By Wesley J. Smith
The in-the-tank media is huffing and puffing, trying to make something important out of an entirely predictable recommendation by the Royal Society of Canada commission to legalize euthanasia. But commissions can be created to obtain a specific result, as this one was and did.
In fact, I told you this very thing would happen two years ago, to be precise, on October 28, 2009. Here’s the Secondhand Smoke post, “Stacking the Deck for Euthanasia in Canadian ‘End of Life’ Commission” in its entirety :
“Expert commissions” to advise on contentious issues of public policy are usually political tools designed to come to a predetermined conclusion in order to pave the way for a desired policy changes. Remember that as we take a look at a new commission being appointed by the Royal Society of Canada to look into end of life issues. From the story:
Queen’s Philosophy professor Udo Schuklenk has been selected to head a prestigious new international panel on “End-of-Life Decision Making” in Canada. Appointed by the Royal Society of Canada, the expert panel will investigate key aspects of this critical issue – including voluntary euthanasia and physician-assisted suicide – and prepare a public report.
Stories such as this never seem to look deeper than the job titles of the panelists, as if they come to their work with no preexisting positions. So, I decide to check, starting with Udo Schuklenk. What a surprise: He’s a pro euthanasia philosopher. How do I know? He’s said so in an essay explaining why he is an atheist…
I don’t care about his religious views, but to chair a panel with such a clear view in favor of assisted suicide, indicates the direction in which the commission’s recommendations are expected (designed) to go.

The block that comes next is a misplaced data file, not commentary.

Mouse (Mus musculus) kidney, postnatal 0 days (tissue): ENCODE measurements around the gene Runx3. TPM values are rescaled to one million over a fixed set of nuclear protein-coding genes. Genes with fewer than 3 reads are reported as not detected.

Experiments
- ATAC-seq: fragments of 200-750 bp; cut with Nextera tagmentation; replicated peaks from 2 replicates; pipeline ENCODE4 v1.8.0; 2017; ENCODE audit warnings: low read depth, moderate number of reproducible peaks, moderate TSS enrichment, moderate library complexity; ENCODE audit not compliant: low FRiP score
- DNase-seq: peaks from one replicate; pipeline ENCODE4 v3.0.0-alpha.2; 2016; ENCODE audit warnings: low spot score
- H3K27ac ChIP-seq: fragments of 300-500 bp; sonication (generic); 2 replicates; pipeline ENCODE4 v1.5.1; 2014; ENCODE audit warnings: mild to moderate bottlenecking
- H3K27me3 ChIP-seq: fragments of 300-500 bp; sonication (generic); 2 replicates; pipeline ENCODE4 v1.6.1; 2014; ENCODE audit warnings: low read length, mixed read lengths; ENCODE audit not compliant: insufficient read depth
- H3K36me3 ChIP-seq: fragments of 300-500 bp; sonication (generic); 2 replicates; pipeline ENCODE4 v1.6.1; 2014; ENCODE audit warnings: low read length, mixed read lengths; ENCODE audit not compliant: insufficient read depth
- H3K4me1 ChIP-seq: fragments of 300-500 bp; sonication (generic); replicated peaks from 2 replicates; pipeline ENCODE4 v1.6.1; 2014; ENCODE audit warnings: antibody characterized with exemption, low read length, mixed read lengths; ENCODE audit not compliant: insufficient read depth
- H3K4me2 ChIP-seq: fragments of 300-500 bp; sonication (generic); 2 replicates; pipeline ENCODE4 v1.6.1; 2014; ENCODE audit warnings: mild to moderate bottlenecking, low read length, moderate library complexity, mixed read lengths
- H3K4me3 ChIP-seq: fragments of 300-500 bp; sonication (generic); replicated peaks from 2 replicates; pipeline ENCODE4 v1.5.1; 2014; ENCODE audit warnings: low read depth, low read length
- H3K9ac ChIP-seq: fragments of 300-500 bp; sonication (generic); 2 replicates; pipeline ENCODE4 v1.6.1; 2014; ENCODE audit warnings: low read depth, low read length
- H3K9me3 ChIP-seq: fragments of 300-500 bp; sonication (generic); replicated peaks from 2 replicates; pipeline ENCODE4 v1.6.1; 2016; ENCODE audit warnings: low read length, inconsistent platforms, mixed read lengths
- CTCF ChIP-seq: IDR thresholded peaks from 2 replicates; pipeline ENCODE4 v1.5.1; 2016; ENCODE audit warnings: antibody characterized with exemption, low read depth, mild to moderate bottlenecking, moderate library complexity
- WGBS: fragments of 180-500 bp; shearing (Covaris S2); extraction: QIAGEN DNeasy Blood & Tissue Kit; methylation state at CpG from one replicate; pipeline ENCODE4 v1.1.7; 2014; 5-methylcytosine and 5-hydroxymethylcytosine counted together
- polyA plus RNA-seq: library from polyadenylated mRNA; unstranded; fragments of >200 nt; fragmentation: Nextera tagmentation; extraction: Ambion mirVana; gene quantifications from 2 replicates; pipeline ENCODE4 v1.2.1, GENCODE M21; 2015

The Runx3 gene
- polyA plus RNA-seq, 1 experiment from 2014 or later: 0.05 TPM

But perhaps I am being too cynical. Let’s see who else is on the commission: Ah, Scot philosophy professor Sheila McClean who wrote “The Case for Assisted Suicide,” a book described as arguing fervently in favor of legalization. Hmm, I wonder how she will vote?
Another commissioner is a Dutch euthanasia researcher. Cute.
Then there’s Jocelyn Downie, author of “Dying Justice,” a book urging the decriminalization of both euthanasia and assisted suicide. The bias isn’t even subtle.
I spent some time researching the views of the two remaining members, but neither seemed to be particularly involved in the issue. So let’s count them, at least for now, as neutrals. No matter: Even assuming both are as adamantly opposed to assisted suicide as their co panelists appear to be for it, the deck is stacked, the fix is in, 4-2 for permitting assisted suicide in at least some cases.
The next step in this Kabuki Theater will be for the media to trip over themselves to report breathlessly that “the experts” have deeply pondered, and determined–after much hand wringing, there is always hand wringing–that assisted suicide should be allowed. It is all so scripted and predictable.
Editor’s note. This appeared on Wesley’s great blog.